NAVY implements High-Energy Laser (HEL)

ATI Courses offers many courses on Radar, Missiles and Combat Systems.  We think the news below would be of interest to our readers. On April 6, 2011 High-Energy Laser(HEL) was tested for the first time by Office of Naval Research and took out a small target vessel. This would be a huge benefit to surface ships […]

ATI Courses offers many courses on Radar, Missiles and Combat Systems.  We think the news below would be of interest to our readers.

On April 6, 2011 High-Energy Laser(HEL) was tested for the first time by Office of Naval Research and took out a small target vessel.
This would be a huge benefit to surface ships which can now disable small boat threats at a safe distance.

The ship used for this self-defense exercise was USS Paul Foster (DD 964). USS Paul F. Foster (DD-964), named for Vice Admiral Paul F. Foster USN (1889–1972), was aSpruance-class destroyer built by the Ingalls Shipbuilding Division of Litton Industries at Pascagoula, Mississippi.

High Energy Laser weapons have been progressively evolving since the 1960s, a path punctuated by a series of important scientific breakthroughs and engineering milestones.

The popular view of a HEL, seen as constructing a great big laser and pointing it at a target with the intention of vapourising it, bears only vague similarity to a real HEL weapon. There are genuine technological and operational challenges involved in creating truly useful and effective weapons.

Kinetic or projectile weapons such as guns, missiles and bombs destroy targets by kinetic effects, including overpressure, projectile, shrapnel and spalling damage, and incendiary effects. The result is structural damage and fire, which can and often will cause fatal damage to a target. A kinetic weapon thus uses stored chemical energy in propellants and warhead explosives, the latter where used, and delivers this energy to a target by means of a projectile of some kind. Whether the projectile weapon is a trebuchet tossing a large rock over 300 yards, or a multimode seeker equipped long range air to air missile hitting an aircraft from 200 nautical miles away, the underpinning principle is much the same, only the implementation is different.

At the most fundamental level Directed Energy Weapons share the concept of delivering a large amount of stored energy from the weapon to the target, to produce structural and incendiary damage effects. The fundamental difference is that a Directed Energy Weapon delivers its effect at the speed of light, rather than supersonic or subsonic speeds typical of projectile weapons.

Two of the most fundamental problems seen with projectile weapons, taht is getting the projectile to successfully travel a useful distance and hit the target, and then produce useful damage effects, are problems shared by Directed Energy Weapons. Having a powerful laser or microwave emitter maketh not a Directed Energy Weapon system alone.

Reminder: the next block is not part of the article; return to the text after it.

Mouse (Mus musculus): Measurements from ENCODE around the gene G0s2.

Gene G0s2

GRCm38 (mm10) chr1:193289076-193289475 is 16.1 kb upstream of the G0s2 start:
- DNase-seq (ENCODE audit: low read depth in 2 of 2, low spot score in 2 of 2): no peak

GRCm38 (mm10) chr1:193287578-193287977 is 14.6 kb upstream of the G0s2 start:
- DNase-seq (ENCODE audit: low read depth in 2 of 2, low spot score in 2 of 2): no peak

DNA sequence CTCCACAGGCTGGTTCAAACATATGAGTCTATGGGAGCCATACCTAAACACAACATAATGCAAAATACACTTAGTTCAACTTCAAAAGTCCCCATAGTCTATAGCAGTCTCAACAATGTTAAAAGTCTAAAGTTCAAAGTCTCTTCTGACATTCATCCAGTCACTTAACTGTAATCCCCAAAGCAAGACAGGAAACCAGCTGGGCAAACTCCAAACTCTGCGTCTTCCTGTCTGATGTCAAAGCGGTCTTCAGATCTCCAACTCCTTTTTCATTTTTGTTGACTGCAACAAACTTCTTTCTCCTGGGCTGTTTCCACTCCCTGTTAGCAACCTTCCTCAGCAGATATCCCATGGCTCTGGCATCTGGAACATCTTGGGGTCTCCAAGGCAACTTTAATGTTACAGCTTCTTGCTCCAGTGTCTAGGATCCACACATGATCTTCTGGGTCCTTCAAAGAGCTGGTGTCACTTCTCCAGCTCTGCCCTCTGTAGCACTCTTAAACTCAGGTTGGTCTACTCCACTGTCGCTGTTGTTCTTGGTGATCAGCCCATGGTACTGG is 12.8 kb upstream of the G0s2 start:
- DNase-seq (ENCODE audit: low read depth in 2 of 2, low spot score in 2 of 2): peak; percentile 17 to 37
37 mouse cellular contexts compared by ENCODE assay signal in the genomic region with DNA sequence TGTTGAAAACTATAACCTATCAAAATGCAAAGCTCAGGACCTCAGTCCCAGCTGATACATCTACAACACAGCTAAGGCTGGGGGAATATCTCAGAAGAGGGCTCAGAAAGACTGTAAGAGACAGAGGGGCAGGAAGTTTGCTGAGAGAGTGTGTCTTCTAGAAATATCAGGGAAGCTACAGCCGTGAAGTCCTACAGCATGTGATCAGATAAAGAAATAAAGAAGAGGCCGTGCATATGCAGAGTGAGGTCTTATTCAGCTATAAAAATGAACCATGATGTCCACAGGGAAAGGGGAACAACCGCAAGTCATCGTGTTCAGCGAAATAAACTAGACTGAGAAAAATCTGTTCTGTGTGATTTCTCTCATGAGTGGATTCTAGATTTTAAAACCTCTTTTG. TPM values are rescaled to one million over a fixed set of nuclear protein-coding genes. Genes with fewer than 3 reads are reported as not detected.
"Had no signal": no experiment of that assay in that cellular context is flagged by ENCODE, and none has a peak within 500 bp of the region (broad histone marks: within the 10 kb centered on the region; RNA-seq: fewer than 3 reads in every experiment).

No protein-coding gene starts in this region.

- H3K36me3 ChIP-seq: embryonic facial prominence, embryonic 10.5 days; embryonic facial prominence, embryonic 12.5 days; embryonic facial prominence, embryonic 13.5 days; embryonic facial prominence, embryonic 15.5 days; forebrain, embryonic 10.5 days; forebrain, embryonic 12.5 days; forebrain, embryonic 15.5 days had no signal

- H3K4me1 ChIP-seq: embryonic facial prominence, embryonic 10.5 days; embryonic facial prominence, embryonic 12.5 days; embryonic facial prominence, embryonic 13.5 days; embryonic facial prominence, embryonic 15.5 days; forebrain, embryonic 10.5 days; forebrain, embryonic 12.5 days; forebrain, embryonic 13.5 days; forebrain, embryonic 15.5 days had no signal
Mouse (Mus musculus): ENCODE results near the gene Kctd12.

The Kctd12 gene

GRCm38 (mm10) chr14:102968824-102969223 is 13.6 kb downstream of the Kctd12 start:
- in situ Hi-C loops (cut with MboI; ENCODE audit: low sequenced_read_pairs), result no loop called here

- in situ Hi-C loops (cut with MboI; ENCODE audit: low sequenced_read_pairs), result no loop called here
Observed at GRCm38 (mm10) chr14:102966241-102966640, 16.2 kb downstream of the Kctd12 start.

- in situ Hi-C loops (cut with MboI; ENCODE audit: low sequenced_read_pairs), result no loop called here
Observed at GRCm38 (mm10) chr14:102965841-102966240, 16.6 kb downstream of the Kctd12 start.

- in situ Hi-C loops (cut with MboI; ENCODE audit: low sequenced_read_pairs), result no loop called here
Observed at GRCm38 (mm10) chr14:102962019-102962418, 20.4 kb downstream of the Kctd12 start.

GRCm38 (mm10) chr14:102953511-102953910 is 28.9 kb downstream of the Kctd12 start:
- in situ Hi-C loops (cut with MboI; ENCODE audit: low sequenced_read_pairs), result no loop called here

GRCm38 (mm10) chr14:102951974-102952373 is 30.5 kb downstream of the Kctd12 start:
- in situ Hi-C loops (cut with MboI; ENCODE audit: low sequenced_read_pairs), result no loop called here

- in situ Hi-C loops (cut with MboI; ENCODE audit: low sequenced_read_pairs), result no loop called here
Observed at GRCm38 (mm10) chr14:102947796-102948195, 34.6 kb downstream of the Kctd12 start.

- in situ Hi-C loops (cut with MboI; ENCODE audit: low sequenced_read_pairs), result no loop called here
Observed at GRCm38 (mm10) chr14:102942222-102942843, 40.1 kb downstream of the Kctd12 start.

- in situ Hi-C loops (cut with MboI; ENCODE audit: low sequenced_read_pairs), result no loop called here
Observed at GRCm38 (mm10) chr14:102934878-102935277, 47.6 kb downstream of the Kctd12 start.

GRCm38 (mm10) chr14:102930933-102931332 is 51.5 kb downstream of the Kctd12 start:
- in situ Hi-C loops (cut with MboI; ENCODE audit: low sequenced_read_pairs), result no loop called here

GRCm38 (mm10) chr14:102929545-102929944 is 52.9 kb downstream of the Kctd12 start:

Most contemporary literature lumps together a broad mix of weapons technologies in the Directed Energy Weapon category, including High Energy Laser (HEL) weapons, High Power Microwave (HPM) weapons, particle beam weapons and Laser Induced Plasma Channel (LIPC) weapons. The first two of these four classes of weapon are genuine Directed Energy Weapons. Particle beam weapons are best described as a form of projectile weapon, using atomic or subatomic particles as projectiles, accelerated to relativistic speeds. The LIPC is a hybrid, which uses a laser to ionise a path of molecules to the target, via which an electric charge can be delivered into the target to cause damage effects.

Of these four categories, HELs have the greatest potential in the near term to produce significant effect. HPM technology has similar potential, but has not been funded as generously and thus lags well behind lasers. LIPC has significant potential especially as a nonlethal weapon. Particle beam weapons at this time are apt to remain in the science fiction domain, as the weight and cost as yet do not justify the achievable military effect.
Additionally, the Navy accomplished several other benchmarks, including integrating Maritime Laser Demonstrator (MLD) with a ship’s radar and navigation system and firing an electric laser weapon from a moving platform at-sea in a humid environment. Other tests of solid state lasers for the Navy have been conducted from land-based positions.
Read more here.